What a country! I have been endorsed for a second year here. The company apparently likes how I do this job. Good for them. I like how I do the job as well.

Night before last, I got on the Mongoose bike, and the rear tire was flat. I dismounted it, repaired the leak, and re-mounted and inflated the tire. Then I got on the bike yesterday morning, and the same tire was flat. As an old friend used to say "It would make a preacher cuss". So I dismounted the tire, and found a second leak, just an inch from the old leak. I patched the leak, and put the tire under my bed, so that the glue could cure. I will re-mount it today.

The heat is relentless, it has no pity. I would like to sleep with the air conditioner off, the humming is loud. But the night heat crawls across the desert, so it is too hot to sleep with the A/C off. I have to leave it running. This morning, there was a power interruption, so as soon as the power went off, I cut the master switch, so that the A/C would not re-start when the power came back on.

The company wants to send another man here. I can keep him busy, but the work load here is not unbearable. As long as I don't have to take any personal or sick days, then I will be fine.

The food here is getting a little better. Yesterday for lunch I had a breaded veal steak, and a boneless chicken breast. Supper last nite was Barbecued beef brisket. If I can just stay away from the Baskin-Robbins, I might lose a couple of inches here.

We still don't have a charter for our lodge. The Grand Lodge of New York is working on it. It has been over six months, and we don't have a clue as to when the charter is going to be issued. I still do not have my dual membership with Master Builder lodge #911 in Tonawanda NY. The required documentation has not been passed on. I had the secretary of my home lodge in Bowling Green KY, send a confirmation of my membership, and I sent in a photocopy of my 2005 dues card, but the Grand Lodge of New York requires a letter from the Grand Secretary of the Grand Lodge of KY. I requested the Grand Secretary of the Grand Lodge of New York to request the letter. I submitted my request for dual membership in December 2005, and I don't know when it will be processed.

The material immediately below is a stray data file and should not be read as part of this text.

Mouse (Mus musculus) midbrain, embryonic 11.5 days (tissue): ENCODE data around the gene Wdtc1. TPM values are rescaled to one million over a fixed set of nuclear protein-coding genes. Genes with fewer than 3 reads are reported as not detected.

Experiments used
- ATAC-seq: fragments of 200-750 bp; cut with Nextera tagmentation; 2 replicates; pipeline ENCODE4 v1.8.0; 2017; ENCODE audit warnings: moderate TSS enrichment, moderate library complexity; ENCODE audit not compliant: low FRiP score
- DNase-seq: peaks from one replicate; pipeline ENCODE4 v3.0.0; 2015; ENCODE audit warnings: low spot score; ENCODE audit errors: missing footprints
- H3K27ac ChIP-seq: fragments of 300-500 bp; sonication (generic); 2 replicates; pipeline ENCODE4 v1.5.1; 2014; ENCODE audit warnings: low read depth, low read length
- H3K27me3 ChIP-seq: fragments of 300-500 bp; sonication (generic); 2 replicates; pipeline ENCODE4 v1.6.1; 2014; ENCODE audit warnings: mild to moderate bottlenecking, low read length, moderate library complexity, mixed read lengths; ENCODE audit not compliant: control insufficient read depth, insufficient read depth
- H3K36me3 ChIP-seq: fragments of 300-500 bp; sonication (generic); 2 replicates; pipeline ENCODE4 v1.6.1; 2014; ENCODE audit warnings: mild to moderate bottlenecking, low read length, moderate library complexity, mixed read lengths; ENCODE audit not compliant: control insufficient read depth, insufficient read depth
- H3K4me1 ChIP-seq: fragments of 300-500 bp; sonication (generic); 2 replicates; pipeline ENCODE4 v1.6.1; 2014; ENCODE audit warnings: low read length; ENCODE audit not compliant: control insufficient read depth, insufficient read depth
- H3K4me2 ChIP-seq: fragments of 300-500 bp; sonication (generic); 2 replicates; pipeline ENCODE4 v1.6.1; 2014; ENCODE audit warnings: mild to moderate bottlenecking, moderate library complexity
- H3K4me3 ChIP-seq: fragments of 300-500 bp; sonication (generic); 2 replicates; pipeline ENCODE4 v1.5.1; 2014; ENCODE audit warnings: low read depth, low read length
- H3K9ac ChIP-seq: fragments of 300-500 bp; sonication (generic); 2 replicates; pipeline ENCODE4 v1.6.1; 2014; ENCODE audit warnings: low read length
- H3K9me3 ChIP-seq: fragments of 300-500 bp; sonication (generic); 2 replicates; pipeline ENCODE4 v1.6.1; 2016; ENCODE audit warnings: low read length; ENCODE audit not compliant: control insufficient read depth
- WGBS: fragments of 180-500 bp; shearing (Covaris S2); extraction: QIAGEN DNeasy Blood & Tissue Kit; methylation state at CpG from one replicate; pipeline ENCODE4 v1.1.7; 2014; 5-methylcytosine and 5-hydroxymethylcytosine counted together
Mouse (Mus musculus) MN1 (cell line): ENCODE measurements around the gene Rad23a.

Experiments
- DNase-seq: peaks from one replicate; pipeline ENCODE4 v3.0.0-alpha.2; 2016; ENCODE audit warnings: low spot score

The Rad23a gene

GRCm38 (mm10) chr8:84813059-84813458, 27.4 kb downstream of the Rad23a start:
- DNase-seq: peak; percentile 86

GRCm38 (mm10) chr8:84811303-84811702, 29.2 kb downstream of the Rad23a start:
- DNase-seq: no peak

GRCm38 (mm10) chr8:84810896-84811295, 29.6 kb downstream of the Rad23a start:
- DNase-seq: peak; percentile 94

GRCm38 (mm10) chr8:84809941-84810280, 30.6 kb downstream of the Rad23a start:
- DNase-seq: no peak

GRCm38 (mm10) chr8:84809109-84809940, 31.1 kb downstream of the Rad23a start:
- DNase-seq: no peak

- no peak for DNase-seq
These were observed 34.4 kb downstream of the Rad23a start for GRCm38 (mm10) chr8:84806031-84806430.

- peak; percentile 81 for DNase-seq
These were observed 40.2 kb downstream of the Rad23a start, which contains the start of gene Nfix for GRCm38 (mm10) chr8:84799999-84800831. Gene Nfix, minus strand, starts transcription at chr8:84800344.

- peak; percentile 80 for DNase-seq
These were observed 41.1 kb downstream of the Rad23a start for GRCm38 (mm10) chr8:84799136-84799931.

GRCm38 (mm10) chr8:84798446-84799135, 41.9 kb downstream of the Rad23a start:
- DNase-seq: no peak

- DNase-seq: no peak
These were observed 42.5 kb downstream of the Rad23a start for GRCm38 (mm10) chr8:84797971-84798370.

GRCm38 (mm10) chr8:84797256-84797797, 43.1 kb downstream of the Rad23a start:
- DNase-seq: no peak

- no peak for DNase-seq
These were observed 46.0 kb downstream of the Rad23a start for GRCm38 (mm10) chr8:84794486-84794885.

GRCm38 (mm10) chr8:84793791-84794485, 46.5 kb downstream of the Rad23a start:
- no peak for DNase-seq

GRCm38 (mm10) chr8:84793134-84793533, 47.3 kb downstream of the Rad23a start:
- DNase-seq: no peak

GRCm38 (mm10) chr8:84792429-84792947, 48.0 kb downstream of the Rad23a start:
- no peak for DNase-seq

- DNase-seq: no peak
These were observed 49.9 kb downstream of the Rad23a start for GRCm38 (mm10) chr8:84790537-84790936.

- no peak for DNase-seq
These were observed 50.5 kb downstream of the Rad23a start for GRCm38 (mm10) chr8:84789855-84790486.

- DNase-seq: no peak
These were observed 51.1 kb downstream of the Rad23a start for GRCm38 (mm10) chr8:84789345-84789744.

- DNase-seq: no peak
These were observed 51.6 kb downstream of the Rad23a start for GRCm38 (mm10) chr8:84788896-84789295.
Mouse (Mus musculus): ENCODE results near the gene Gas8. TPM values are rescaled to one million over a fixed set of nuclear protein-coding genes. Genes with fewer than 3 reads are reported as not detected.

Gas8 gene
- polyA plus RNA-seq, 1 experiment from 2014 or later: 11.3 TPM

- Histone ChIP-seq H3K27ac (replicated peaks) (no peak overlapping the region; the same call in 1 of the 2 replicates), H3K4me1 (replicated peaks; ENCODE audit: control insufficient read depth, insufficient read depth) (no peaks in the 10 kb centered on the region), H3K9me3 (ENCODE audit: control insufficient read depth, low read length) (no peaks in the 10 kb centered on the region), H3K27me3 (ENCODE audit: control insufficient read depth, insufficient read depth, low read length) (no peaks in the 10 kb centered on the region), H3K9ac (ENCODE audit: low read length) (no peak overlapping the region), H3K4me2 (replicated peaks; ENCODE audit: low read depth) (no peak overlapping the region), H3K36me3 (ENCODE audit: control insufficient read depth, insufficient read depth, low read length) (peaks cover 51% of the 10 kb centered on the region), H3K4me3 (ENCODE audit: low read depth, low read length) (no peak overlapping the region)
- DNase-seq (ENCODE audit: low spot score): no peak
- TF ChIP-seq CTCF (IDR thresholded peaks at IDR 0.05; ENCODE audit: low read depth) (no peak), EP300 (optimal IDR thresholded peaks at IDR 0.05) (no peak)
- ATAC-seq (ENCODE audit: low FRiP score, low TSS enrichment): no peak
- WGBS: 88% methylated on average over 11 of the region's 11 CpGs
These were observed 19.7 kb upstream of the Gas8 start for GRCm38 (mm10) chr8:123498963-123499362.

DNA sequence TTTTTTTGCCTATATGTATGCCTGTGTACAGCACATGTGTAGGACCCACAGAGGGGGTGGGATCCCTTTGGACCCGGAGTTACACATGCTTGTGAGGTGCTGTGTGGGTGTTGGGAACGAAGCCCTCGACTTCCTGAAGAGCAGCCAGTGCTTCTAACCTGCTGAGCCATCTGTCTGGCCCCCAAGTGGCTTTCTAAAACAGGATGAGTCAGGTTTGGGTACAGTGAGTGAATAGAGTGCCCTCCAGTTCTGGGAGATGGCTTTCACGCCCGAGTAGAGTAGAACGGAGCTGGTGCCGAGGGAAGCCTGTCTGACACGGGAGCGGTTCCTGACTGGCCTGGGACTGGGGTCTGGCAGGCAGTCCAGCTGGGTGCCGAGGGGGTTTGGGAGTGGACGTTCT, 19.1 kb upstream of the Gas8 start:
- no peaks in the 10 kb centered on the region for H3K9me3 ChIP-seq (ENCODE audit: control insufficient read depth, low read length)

Wednesday, June 14, 2006

14 June 2006

What a day. HOT 115, but strong desert winds make it feel cooler. I went to the office today, got the reports in. Went to the laundry, post office, etc. Mailed in the forms for my visa, will try to go to Russia for R&R. Today is the Army's birthday, so the chow hall had a special meal. Prime Rib, lobster tails, shrimp. At least no one made us sing "The caissons go rolling along". Went back to the office, all is well. I was up at Blue Diamond on Marine Corps Birthday (Nov 10), and the senior marine NCOs were serving the meal in the chow hall. We had to all stand up and sing "Marine Hymn". GUNG-HO these marines are.